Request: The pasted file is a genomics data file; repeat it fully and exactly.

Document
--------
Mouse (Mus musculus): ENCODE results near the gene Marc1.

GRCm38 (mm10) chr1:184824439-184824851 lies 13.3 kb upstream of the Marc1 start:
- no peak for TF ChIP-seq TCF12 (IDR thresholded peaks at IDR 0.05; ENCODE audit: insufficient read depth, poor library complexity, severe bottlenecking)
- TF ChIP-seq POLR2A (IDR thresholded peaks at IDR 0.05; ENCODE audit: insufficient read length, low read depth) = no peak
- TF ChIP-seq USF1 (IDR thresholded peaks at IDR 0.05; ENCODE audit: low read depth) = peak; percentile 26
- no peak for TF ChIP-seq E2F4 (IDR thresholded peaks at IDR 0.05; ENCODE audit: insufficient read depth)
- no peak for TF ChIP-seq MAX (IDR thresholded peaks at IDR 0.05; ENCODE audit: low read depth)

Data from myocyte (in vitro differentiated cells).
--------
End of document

Mouse (Mus musculus): ENCODE results near the gene Marc1.

GRCm38 (mm10) chr1:184824439-184824851 lies 13.3 kb upstream of the Marc1 start:
- no peak for TF ChIP-seq TCF12 (IDR thresholded peaks at IDR 0.05; ENCODE audit: insufficient read depth, poor library complexity, severe bottlenecking)
- TF ChIP-seq POLR2A (IDR thresholded peaks at IDR 0.05; ENCODE audit: insufficient read length, low read depth) = no peak
- TF ChIP-seq USF1 (IDR thresholded peaks at IDR 0.05; ENCODE audit: low read depth) = peak; percentile 26
- no peak for TF ChIP-seq E2F4 (IDR thresholded peaks at IDR 0.05; ENCODE audit: insufficient read depth)
- no peak for TF ChIP-seq MAX (IDR thresholded peaks at IDR 0.05; ENCODE audit: low read depth)

Data from myocyte (in vitro differentiated cells).